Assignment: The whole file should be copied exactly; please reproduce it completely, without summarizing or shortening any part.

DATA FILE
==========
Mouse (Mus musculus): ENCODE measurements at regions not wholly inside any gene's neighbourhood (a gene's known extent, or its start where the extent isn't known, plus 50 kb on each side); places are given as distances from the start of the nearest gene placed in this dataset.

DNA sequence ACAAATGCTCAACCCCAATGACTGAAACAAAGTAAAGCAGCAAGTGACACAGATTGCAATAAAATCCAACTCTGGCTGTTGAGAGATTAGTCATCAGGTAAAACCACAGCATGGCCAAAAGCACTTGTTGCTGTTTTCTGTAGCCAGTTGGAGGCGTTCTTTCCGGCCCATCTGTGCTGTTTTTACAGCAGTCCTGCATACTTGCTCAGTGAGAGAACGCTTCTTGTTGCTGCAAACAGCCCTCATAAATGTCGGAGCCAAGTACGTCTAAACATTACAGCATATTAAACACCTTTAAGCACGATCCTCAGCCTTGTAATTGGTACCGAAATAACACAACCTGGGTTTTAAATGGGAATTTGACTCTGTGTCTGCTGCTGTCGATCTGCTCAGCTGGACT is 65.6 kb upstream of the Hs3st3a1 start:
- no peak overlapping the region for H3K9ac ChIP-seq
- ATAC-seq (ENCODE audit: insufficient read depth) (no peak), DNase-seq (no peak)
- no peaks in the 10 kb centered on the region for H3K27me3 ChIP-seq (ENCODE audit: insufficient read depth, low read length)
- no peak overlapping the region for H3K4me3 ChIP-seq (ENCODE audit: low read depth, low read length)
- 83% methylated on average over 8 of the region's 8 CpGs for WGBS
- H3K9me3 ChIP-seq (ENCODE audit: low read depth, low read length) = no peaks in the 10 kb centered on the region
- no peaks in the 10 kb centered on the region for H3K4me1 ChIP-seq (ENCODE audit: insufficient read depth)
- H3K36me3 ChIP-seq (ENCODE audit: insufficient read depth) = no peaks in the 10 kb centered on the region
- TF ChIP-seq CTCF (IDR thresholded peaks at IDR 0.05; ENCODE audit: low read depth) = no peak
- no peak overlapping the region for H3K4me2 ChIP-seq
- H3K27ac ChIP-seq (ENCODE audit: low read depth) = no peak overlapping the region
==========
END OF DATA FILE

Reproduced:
Mouse (Mus musculus): ENCODE measurements at regions not wholly inside any gene's neighbourhood (a gene's known extent, or its start where the extent isn't known, plus 50 kb on each side); places are given as distances from the start of the nearest gene placed in this dataset.

DNA sequence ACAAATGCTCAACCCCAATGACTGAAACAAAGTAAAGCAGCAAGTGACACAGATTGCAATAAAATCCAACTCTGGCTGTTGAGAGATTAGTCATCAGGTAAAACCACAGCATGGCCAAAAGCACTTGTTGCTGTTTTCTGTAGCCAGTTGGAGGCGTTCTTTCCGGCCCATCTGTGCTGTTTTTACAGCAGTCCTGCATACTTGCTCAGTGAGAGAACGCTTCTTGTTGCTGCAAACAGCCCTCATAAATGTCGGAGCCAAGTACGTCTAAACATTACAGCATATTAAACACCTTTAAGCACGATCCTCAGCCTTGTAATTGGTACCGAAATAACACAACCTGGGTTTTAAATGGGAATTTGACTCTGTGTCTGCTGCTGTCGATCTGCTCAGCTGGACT is 65.6 kb upstream of the Hs3st3a1 start:
- no peak overlapping the region for H3K9ac ChIP-seq
- ATAC-seq (ENCODE audit: insufficient read depth) (no peak), DNase-seq (no peak)
- no peaks in the 10 kb centered on the region for H3K27me3 ChIP-seq (ENCODE audit: insufficient read depth, low read length)
- no peak overlapping the region for H3K4me3 ChIP-seq (ENCODE audit: low read depth, low read length)
- 83% methylated on average over 8 of the region's 8 CpGs for WGBS
- H3K9me3 ChIP-seq (ENCODE audit: low read depth, low read length) = no peaks in the 10 kb centered on the region
- no peaks in the 10 kb centered on the region for H3K4me1 ChIP-seq (ENCODE audit: insufficient read depth)
- H3K36me3 ChIP-seq (ENCODE audit: insufficient read depth) = no peaks in the 10 kb centered on the region
- TF ChIP-seq CTCF (IDR thresholded peaks at IDR 0.05; ENCODE audit: low read depth) = no peak
- no peak overlapping the region for H3K4me2 ChIP-seq
- H3K27ac ChIP-seq (ENCODE audit: low read depth) = no peak overlapping the region